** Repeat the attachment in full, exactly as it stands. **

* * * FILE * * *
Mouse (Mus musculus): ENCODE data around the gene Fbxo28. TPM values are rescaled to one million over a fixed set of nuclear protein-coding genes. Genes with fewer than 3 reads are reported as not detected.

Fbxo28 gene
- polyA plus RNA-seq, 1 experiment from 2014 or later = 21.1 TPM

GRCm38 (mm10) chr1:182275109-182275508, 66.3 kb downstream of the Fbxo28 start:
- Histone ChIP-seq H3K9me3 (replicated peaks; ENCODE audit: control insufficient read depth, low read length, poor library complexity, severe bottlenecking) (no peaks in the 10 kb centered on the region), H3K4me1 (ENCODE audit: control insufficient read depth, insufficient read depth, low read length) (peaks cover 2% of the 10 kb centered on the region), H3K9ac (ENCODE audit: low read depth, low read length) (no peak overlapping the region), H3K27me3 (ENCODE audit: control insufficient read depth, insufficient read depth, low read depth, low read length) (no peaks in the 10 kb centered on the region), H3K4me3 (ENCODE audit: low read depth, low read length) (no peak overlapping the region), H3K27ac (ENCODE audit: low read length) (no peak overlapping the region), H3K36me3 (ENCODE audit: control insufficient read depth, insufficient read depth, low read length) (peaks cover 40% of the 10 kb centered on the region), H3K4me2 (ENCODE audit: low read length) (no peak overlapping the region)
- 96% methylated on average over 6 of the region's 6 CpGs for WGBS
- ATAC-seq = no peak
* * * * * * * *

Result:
Mouse (Mus musculus): ENCODE data around the gene Fbxo28. TPM values are rescaled to one million over a fixed set of nuclear protein-coding genes. Genes with fewer than 3 reads are reported as not detected.

Fbxo28 gene
- polyA plus RNA-seq, 1 experiment from 2014 or later = 21.1 TPM

GRCm38 (mm10) chr1:182275109-182275508, 66.3 kb downstream of the Fbxo28 start:
- Histone ChIP-seq H3K9me3 (replicated peaks; ENCODE audit: control insufficient read depth, low read length, poor library complexity, severe bottlenecking) (no peaks in the 10 kb centered on the region), H3K4me1 (ENCODE audit: control insufficient read depth, insufficient read depth, low read length) (peaks cover 2% of the 10 kb centered on the region), H3K9ac (ENCODE audit: low read depth, low read length) (no peak overlapping the region), H3K27me3 (ENCODE audit: control insufficient read depth, insufficient read depth, low read depth, low read length) (no peaks in the 10 kb centered on the region), H3K4me3 (ENCODE audit: low read depth, low read length) (no peak overlapping the region), H3K27ac (ENCODE audit: low read length) (no peak overlapping the region), H3K36me3 (ENCODE audit: control insufficient read depth, insufficient read depth, low read length) (peaks cover 40% of the 10 kb centered on the region), H3K4me2 (ENCODE audit: low read length) (no peak overlapping the region)
- 96% methylated on average over 6 of the region's 6 CpGs for WGBS
- ATAC-seq = no peak